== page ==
The two letters to the Corinthians, the letter to the Romans, and the letter to the Galatians form a quartet of Epistles that were apparently written during Paul’s third missionary journey and are intimately related to each other. In Romans the great fundamental doctrine of justification by faith alone is set forth. In Galatians that doctrine is defended after having been questioned by legalistic teachers. Therefore these two Epistles, Romans and Galatians, form the very foundation of Christian teaching. In the two letters to the Corinthians Paul gave instruction concerning the church: in the first Epistle, the ordering, calling, and discipline of the church; in the second Epistle, the ministry of the church. If we should lose all the rest of the New Testament—and God forbid that we should—and have only these four letters preserved, they would be sufficient to show us the way of salvation and to show us how to conduct ourselves as Christian people coming together in a church relationship. Therefore we can see the importance of being thoroughly familiar with these letters.
How the gospel reached Corinth we learn from Acts 18, where we are told that after his visit to Athens, the apostle Paul traveled to Corinth and began the work in a very quiet way. He did not enter the city with a blare of trumpets; he was not advertised as a great evangelist or Bible teacher; he simply went to work as an unknown craftsman. He was a tentmaker and in association with his two friends Aquila and Priscilla, who were engaged in the same business, he opened up an establishment. Elsewhere we are told that they labored night and day, and that by means of tentmaking the apostle was able to support not only himself but also those who ministered with him when the churches forgot their responsibility to them.
Paul was a great foreign missionary and when the churches of God did recognize their responsibility and send gifts, as in the case of the Philippian church, he gladly received the money and used it for the glory of God. But when he was neglected, he did not sit down and pine and whimper because of the coldheartedness of Christians in other places; he simply created a job for himself and went to work making tents and providing the wherewithal to carry on his testimony. This in a way was helpful to his ministry, for sometimes when a preacher or a missionary goes out as a well-supported individual bearing an official title and relationship to the church, people are not as interested in him and his message as they would be if he had come to work with his own hands as they have to do.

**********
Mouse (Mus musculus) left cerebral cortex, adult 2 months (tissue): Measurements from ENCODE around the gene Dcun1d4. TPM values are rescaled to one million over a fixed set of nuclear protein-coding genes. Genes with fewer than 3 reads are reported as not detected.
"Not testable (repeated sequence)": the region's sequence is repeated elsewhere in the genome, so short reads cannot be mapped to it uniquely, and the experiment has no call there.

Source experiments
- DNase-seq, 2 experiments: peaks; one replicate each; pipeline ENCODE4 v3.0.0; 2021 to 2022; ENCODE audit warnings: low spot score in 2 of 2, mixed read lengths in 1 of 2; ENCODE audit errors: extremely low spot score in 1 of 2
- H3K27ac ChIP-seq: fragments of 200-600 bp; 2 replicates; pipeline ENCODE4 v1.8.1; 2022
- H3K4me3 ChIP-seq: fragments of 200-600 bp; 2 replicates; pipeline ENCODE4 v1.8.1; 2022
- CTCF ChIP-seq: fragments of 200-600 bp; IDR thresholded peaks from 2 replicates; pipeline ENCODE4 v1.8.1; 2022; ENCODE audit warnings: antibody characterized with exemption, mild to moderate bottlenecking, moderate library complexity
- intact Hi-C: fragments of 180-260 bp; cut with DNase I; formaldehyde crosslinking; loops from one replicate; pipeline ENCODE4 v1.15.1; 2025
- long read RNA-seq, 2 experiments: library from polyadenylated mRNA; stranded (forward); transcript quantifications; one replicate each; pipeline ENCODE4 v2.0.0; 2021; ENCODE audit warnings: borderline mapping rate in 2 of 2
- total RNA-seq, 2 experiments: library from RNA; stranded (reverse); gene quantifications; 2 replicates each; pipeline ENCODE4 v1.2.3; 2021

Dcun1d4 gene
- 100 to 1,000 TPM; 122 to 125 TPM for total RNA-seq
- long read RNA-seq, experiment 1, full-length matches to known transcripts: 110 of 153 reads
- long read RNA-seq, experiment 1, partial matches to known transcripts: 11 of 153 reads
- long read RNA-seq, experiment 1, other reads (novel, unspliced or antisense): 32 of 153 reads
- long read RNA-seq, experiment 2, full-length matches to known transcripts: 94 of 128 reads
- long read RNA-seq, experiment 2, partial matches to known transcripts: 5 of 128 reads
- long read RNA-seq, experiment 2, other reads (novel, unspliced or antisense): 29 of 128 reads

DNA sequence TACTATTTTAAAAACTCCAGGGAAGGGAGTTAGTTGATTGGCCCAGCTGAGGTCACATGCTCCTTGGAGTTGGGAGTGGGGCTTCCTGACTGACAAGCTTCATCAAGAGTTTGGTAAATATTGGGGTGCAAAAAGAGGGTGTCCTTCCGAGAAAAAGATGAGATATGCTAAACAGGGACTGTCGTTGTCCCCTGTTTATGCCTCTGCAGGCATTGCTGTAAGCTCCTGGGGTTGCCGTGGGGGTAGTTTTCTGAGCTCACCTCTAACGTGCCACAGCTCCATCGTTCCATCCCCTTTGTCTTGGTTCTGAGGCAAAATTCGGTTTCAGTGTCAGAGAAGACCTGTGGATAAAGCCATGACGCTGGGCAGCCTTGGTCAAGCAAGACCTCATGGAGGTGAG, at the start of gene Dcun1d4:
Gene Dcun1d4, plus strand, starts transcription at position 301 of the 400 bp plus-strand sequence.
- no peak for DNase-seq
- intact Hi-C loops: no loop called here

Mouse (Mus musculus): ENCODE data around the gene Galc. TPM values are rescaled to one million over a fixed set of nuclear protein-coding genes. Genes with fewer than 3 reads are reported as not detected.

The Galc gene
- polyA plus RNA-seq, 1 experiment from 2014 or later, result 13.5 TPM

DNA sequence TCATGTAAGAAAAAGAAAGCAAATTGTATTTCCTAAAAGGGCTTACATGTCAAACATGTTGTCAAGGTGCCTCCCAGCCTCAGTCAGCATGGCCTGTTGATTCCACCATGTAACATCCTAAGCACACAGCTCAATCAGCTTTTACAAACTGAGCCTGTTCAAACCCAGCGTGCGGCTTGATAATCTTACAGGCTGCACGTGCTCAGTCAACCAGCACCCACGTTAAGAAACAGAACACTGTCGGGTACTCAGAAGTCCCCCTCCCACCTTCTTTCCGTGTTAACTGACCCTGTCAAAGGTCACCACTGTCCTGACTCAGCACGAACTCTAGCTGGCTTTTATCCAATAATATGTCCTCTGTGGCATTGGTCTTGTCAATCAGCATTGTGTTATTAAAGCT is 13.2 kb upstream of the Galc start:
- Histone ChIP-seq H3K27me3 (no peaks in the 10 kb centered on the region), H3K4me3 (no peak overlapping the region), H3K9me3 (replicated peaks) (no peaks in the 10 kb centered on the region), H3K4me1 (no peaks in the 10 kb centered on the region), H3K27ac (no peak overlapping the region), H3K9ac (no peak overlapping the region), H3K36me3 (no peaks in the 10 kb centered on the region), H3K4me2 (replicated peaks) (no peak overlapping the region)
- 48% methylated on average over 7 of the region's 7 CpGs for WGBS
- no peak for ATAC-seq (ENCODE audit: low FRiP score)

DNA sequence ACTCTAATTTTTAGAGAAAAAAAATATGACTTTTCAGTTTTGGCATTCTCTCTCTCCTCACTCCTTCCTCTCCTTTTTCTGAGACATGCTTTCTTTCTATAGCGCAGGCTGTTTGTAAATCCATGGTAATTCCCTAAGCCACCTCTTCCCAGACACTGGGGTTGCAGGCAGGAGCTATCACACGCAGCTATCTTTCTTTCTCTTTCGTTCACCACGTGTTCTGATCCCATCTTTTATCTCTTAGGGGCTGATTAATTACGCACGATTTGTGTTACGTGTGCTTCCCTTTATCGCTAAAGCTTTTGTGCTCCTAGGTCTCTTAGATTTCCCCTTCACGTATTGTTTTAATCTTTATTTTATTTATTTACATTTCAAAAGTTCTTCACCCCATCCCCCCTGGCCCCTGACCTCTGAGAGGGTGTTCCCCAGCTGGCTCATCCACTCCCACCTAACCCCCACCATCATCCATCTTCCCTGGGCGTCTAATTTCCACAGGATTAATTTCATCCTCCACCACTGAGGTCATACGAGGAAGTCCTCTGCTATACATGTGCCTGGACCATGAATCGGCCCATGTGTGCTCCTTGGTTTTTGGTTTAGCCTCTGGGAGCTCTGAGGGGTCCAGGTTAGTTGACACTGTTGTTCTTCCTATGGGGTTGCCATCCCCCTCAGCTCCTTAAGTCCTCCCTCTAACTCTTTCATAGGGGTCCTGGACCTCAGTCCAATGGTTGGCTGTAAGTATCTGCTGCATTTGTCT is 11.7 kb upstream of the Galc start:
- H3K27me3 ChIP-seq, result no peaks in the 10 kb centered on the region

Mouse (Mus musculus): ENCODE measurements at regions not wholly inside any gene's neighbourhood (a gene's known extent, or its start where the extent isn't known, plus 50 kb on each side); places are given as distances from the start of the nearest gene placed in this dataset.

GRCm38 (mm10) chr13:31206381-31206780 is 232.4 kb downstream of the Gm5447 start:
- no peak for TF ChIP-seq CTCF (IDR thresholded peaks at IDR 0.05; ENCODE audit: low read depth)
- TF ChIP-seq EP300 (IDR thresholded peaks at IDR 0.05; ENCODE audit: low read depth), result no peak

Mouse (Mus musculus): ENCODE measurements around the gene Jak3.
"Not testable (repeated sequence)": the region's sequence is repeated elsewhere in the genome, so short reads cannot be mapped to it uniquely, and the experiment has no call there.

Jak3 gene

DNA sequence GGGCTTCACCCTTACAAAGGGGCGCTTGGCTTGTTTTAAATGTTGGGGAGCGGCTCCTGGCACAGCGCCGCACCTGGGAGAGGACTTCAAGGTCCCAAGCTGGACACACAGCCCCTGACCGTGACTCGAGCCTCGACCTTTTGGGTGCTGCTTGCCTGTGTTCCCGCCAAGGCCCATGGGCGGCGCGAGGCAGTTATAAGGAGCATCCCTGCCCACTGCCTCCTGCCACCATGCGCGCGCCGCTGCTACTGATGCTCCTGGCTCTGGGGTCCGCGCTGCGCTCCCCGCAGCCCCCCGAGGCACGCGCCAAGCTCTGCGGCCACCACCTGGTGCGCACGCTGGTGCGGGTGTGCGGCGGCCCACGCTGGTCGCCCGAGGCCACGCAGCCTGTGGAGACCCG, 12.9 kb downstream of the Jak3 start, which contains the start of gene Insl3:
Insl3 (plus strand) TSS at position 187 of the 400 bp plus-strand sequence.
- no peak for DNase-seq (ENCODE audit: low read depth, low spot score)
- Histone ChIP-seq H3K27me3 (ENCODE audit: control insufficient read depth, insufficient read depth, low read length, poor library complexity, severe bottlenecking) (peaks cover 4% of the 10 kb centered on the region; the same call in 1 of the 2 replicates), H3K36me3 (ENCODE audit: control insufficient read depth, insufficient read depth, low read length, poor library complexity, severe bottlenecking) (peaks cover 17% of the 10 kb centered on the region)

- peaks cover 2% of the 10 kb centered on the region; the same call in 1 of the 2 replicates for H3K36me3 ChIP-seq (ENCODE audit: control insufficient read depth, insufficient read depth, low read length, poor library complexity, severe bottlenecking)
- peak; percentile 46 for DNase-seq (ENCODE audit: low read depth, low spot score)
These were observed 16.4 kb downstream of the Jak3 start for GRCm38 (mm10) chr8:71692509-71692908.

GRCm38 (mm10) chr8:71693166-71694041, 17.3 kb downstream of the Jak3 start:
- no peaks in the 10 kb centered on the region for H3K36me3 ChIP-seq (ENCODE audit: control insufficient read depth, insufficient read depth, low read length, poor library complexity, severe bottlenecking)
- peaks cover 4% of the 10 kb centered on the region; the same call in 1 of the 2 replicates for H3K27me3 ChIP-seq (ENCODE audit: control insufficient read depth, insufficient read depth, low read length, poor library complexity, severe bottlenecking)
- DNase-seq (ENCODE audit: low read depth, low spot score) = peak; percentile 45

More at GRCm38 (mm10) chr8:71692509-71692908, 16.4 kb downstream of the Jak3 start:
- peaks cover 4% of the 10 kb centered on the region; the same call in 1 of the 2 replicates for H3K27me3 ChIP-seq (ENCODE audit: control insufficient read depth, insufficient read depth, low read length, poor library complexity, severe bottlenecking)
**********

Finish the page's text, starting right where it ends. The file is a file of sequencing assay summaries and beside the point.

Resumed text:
Having established his business in Corinth, the apostle began to move among the Jews. He attended the local synagogue where he doubtless listened to the regular services and then when opportunity was given, presented the gospel. There was a great deal of freedom in a Jewish synagogue. Jewish visitors, particularly if attired in the teacher’s garb, were permitted to take part in the service. Undoubtedly when Paul went there, he wore the garments that showed that he was a graduate of the school of Gamaliel and therefore the apostle was recognized as a teacher.
On one occasion when he and Barnabas attended a synagogue, the rulers, having completed the first part of the service, recognized the two men as teachers and said, “Ye men and brethren, if ye have any word of exhortation for the people, say on.” And we read, “Then Paul stood up, and beckoning with his hand said, Men of Israel, and ye that fear God, give audience” (Acts 13:15-16). This would be the customary procedure in the Jewish synagogue. There was nothing irregular and nothing disorderly about it; Paul was simply availing himself of a privilege.
So from sabbath to sabbath—that was on Saturday of course— he reasoned with the Jews and any Gentiles who might be present. It was a common thing for inquiring Gentiles to attend the Jewish services. Tired and weary of the customary recurring heathen festivities, finding nothing in paganism to answer the yearning desires of their hearts, they sought in the synagogue what they could not find elsewhere. When they in a measure at least accepted the Jewish doctrines, they were recognized as “proselytes of the gate” or “God-fearers.” To these people as well as the Jews, the apostle presented the message; he reasoned with them on the sabbath day.